Project: PCB Mill CNC – Built

It’s been a long time since I last posted. The last couple of months have consisted mainly of work, holidays and back-to-uni chaos. Nonetheless, I have found time to work on the CNC. In fact the majority of the mechanics AND electronics have been done.

The current design has not strayed far from the original plan. There have been a few minor changes including adding extra spacers and changing the shape of brackets but nothing too interesting.

The largely finished mill!

The largely finished mill!

All of the electronics are tucked away inside a standard project enclosure into which I drilled a hole for the parallel port and a hole for the power and motor connections.

The electronics are hidden away showing only a parallel port and a tangle of wires for the motors and power. Shame about the tape!

The electronics are hidden away showing only a parallel port and a tangle of wires for the motors and power. Shame about the tape!

Remaining tasks:

-Add a support bracket connecting the horizontal aluminium to the vertical aluminium to minimise wobbling of the drill.

-Properly attach the electronics to the body with bolts rather than tape.

-Insert proper power supply plug and buy power supply

-Test

Unfortunately, with the exception of the last one, none of these tasks can easily be done while I am at university due to lack of tools (although as an engineering student I probably could if I tried hard enough).

Fortunately, none of them seem particularly important as current results look promising and these will merely be icing on the cake.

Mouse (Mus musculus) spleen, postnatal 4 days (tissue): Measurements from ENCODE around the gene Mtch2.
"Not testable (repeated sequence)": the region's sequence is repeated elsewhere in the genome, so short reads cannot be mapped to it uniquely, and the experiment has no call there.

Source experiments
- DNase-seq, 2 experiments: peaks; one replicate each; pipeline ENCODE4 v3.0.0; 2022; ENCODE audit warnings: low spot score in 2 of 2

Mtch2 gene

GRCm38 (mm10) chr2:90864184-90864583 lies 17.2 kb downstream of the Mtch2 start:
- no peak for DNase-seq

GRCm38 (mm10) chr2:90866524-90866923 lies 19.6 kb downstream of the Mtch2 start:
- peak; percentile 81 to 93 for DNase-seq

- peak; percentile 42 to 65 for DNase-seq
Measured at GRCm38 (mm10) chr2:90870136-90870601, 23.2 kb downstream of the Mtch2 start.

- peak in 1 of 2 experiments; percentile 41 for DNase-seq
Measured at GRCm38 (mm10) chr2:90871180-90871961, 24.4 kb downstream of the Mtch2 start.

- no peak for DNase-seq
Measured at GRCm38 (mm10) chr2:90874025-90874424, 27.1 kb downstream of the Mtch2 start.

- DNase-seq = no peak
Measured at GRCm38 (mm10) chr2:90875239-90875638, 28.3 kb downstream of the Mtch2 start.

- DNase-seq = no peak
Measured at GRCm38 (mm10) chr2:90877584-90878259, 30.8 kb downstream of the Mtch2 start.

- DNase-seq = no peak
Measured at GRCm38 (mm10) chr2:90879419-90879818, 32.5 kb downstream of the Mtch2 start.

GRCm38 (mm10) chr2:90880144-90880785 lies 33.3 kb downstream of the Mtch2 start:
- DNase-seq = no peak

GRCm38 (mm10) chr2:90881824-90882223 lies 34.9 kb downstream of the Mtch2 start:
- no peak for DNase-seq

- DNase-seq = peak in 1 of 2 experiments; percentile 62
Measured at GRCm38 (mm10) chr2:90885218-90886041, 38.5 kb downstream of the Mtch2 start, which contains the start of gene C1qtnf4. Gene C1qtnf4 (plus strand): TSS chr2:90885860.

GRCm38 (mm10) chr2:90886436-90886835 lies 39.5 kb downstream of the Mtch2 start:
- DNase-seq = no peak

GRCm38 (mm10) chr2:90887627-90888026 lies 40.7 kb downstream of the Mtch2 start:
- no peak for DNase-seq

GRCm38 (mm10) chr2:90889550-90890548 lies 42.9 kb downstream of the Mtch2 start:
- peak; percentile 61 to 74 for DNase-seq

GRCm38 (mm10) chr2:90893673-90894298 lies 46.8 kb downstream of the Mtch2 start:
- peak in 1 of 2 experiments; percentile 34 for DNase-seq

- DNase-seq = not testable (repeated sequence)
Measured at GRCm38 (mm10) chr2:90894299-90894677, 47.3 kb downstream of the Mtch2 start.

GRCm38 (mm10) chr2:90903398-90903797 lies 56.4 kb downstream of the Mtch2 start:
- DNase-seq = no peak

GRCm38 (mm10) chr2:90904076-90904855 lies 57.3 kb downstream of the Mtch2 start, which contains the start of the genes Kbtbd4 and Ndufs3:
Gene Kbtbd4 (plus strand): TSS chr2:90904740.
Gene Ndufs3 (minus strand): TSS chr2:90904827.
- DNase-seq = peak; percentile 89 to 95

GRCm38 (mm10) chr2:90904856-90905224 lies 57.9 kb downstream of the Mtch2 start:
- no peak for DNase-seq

Yesterday, for initial testing I put a pencil lead into the drill and set it drawing Road Runner on a piece of paper. After a little while the lead fell out (drills aren’t made for this 😦 ), but what it managed to do looked promising.

You can make out Road Runner's wing!

You can make out Road Runner’s wing!

Today I put a 1mm end mill into the drill and set it spinning at 8000rpm. Rather than let the CNC loose, I controlled it myself using the arrow keys to direct the drill over some copper clad board.

Copper clad board with some random copper etched away!

Copper clad board with some random copper etched away!

As you can see, the copper removed nicely, if not a little deep, and left sharp edges. In fact the drill cut through the copper with no stutter at all so I am confident it will be up to the job. I am looking to order some finer end mills, maybe 0.1mm so that I can etch useful circuits!

Hopefully the next post will be sooner.

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